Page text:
Mindfulness Course with Julie Chippendale Begins October 26: “What lies behind us and what lies before us are small matters compared to what lies within us.” --Ralph Waldo Emerson
As a nurse in critical settings, it was clear to Julie Chippendale that there was much more involved in healing than medicine and procedures. “Patients seemed to improve more readily and experience less suffering if they felt involved in their care and connected to others,” says Chippendale. With her continued interest in helping to provide conditions for individuals to experience wellness, Chippendale became a yoga instructor. “I have assisted people in remembering their wholeness and connection to themselves and all life for 22 years,” she says. “I especially love to teach people that anyone can practice yoga if they start where they are.”
In 1994, Chippendale met Jon Kabat-Zinn and completed his professional Mindfulness Based Stress Reduction instructor training. “His renowned course has been taught for 30 years all over the world,” she says. Chippendale has taught the course for 18 years in Encinitas. “It is clear that there is something about the cultivation of mindfulness that is healing, that is transformative, and that can serve to give our lives back to us, not in some romantic pie-in-the-sky way, but simply by the virtue of being human,” says Chippendale. “To quote William James, the father of American psychology: ‘…we all have reservoirs of life to draw upon of which we do not dream.’”
In the November 12, 2010, issue of Science Magazine, an article titled A Wandering Mind is an Unhappy Mind by Matthew A. Killingsworth and Daniel T. Gilbert states, “Unlike other animals, human beings spend a lot of time thinking about what is not going on around them, and contemplating events that happened in the past, might happen in the future, or will never happen at all. Many philosophical and religious traditions teach that happiness is to be found by living in the moment. These traditions teach that a wandering mind is an unhappy mind.”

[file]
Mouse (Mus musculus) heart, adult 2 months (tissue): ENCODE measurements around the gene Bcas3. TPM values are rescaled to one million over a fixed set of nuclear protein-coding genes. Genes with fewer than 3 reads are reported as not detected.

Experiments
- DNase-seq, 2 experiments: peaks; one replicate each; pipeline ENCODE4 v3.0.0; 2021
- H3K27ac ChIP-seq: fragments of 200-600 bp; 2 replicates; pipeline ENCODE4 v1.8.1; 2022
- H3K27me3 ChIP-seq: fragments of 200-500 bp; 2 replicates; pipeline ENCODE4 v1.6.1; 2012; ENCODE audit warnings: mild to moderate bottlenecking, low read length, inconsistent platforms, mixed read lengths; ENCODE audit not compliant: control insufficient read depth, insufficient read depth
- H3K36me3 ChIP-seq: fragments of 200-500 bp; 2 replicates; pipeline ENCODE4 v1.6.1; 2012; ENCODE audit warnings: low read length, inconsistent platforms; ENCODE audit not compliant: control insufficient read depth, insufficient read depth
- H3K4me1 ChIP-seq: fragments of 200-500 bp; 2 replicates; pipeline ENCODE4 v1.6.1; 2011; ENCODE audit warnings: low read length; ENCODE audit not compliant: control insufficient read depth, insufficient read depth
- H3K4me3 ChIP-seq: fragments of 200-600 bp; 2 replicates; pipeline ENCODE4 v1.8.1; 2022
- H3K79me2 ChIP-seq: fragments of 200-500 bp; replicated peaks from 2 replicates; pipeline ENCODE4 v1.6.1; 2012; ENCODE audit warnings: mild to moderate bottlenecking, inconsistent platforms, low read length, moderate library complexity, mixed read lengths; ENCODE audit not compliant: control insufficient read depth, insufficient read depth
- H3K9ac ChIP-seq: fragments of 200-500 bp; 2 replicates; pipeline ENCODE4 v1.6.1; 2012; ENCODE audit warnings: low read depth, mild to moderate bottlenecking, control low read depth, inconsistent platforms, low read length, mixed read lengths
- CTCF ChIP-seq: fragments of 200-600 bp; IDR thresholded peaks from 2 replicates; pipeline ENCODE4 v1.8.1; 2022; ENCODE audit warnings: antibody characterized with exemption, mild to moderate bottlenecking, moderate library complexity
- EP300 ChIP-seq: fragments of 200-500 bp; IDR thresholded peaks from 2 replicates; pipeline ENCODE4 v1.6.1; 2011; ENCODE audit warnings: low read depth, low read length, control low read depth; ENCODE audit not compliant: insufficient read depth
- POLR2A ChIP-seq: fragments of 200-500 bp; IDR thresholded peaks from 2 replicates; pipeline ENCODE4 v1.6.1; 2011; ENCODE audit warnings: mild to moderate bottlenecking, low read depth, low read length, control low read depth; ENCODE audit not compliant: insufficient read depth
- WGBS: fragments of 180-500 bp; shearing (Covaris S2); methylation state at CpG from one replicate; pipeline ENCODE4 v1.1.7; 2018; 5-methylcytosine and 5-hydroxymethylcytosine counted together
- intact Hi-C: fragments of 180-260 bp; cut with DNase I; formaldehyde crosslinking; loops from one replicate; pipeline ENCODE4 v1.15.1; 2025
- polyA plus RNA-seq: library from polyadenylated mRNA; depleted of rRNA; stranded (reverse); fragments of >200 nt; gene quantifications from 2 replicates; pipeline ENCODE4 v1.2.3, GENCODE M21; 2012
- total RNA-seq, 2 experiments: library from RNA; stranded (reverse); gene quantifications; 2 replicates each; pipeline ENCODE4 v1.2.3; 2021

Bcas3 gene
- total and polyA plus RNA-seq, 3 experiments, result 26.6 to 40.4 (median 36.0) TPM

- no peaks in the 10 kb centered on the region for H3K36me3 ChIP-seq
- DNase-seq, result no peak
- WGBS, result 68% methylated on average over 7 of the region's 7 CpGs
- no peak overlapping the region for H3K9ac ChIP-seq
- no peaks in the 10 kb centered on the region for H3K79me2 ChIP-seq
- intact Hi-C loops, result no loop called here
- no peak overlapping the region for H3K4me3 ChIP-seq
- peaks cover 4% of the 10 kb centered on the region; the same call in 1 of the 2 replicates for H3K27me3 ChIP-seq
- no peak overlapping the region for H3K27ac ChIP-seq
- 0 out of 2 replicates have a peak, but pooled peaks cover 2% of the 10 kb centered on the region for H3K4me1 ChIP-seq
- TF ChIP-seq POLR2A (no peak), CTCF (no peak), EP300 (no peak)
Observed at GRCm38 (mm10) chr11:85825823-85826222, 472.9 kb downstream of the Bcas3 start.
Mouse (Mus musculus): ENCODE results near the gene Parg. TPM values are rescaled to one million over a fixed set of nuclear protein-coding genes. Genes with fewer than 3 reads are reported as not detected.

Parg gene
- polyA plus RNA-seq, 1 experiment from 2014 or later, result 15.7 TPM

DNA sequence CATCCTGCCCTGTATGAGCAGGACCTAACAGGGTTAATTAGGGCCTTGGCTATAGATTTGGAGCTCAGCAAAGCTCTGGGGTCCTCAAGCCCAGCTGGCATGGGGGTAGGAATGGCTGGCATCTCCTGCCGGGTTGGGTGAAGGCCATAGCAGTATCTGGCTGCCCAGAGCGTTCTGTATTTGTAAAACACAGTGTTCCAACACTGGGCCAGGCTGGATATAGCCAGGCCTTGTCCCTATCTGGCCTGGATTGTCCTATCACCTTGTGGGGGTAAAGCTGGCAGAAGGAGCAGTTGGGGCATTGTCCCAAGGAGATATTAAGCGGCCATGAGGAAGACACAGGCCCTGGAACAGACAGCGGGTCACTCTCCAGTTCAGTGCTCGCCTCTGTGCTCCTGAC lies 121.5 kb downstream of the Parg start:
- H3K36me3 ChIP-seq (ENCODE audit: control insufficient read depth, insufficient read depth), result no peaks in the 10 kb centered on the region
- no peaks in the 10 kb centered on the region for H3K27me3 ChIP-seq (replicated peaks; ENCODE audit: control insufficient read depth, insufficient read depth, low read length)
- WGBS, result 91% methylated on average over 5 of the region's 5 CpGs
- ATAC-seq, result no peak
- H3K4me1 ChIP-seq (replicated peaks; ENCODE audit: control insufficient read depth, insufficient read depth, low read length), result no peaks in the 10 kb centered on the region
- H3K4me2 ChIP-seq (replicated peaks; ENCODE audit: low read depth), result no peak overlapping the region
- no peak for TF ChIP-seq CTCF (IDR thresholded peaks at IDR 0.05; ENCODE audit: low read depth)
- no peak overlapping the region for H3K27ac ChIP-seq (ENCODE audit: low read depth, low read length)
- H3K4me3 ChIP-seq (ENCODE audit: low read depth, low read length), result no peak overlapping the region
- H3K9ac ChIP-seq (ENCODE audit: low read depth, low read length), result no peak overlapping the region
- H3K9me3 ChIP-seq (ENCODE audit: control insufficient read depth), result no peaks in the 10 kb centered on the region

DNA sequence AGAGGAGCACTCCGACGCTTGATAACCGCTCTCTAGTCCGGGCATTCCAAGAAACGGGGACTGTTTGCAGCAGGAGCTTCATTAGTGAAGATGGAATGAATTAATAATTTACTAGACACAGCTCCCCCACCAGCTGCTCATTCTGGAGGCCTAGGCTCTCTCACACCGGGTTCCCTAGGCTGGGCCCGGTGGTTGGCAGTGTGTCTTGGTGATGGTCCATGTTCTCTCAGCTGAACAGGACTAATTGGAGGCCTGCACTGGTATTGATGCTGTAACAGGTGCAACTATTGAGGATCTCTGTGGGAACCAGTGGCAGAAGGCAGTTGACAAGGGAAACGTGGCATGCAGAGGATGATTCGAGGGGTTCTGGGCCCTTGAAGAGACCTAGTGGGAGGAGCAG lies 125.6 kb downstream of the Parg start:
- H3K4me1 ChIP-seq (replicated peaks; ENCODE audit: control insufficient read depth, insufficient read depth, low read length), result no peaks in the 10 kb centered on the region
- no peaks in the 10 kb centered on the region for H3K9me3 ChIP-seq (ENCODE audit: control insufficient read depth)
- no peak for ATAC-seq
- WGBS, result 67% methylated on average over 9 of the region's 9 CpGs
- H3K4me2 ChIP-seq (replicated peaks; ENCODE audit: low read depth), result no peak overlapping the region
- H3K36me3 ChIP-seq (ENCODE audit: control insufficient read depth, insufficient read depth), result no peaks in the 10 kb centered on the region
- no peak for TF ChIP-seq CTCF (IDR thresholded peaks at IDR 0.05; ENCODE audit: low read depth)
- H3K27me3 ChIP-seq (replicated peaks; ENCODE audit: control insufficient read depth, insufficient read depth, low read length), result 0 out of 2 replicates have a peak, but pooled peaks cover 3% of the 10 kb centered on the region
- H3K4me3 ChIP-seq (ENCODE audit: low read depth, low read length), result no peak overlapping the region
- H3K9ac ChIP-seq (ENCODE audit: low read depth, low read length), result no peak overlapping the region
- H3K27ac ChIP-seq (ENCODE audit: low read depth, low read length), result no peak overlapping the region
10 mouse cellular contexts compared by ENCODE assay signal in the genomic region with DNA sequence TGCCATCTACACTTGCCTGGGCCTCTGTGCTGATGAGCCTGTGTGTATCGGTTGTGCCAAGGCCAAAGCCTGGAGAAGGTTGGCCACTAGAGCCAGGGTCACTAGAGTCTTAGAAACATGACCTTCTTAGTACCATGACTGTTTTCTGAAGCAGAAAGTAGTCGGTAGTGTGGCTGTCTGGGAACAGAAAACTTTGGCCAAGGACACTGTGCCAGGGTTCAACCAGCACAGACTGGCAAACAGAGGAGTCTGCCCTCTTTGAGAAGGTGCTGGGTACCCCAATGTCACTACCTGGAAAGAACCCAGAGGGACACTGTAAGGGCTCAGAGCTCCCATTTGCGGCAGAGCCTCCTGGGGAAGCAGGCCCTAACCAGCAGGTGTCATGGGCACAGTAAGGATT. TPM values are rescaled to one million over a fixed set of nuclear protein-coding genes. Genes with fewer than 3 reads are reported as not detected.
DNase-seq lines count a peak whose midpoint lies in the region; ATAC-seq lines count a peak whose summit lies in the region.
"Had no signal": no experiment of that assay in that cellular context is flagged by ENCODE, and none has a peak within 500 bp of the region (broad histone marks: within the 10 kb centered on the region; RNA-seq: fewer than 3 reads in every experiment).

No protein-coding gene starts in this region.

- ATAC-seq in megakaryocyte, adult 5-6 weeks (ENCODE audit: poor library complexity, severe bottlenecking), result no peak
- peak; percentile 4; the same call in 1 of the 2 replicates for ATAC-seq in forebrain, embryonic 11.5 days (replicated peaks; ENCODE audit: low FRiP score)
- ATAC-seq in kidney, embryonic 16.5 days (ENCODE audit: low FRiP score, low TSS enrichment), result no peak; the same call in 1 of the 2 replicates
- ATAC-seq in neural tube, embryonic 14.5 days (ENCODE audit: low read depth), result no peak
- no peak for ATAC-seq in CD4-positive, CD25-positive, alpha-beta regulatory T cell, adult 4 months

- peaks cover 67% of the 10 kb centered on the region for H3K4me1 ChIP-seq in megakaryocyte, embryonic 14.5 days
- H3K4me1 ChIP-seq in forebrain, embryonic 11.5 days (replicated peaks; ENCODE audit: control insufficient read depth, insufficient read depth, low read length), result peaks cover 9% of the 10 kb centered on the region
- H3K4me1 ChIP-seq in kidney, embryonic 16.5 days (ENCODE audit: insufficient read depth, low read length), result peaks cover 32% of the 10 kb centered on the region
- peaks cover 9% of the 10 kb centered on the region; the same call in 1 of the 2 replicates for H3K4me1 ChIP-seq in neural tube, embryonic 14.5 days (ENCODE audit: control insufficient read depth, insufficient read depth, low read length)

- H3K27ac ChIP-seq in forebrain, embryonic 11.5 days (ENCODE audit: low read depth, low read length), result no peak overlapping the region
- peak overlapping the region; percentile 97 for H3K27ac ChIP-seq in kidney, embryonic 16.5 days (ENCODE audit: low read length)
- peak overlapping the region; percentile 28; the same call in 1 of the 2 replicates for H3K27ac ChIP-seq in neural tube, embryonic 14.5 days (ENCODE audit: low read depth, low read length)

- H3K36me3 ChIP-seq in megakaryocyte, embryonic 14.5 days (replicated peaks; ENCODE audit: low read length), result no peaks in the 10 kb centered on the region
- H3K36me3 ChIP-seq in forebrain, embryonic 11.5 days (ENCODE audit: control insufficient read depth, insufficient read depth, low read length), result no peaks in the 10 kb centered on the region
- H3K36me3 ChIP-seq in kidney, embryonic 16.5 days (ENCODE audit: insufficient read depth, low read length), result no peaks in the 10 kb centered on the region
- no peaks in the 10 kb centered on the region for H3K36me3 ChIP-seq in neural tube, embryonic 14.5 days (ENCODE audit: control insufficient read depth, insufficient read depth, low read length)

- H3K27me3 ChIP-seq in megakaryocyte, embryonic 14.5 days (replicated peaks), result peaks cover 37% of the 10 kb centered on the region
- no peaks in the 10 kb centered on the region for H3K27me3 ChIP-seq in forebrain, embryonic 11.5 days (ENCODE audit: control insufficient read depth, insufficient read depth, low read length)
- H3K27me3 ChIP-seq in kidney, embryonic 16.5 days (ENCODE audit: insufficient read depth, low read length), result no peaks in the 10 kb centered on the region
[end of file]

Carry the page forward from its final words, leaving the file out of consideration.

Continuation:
According to Chippendale, these reservoirs are “interior resources deep within ourselves innate to us as human beings such as our lifelong capacities for growing, for healing and for transforming ourselves.”
It turns out, says Chippendale, that these innate internal resources all rest on our capacity for embodied awareness. “We go about this discovery and cultivation through paying attention in a particular way: on purpose, in the present moment, and non-judgmentally,” she says.
Chippendale is excited about her upcoming Mindfulness Based Stress Reduction course being held at Scripps Encinitas Hospital starting September 8. The program offers a framework for navigating unfamiliar and sometimes difficult life territory with a degree of clarity and equanimity.
“Mindfulness is a skill that can be developed through practice, just like any other skill. You could think of it as a muscle,” explains Chippendale. “The muscle of mindfulness grows both stronger and suppler as you use it. And like a muscle, it grows best when working with a certain amount of resistance.“
“Our daily lives certainly provide us with plenty of resistance to work with. Life provides us with just the right conditions for developing our innate capacities for knowing our own minds and shaping its ability to stay present,” adds Chippendale. “In doing so, we can discover new dimensions of well-being and happiness.”
The course fee is $495 or $800 for a couple. The 8-week course will be held on Monday evenings from 6 to 8:30 p.m. with a Day of Mindfulness from 9 a.m. to 3 p.m. on October 18. To register or for more information, call 760-944-7735.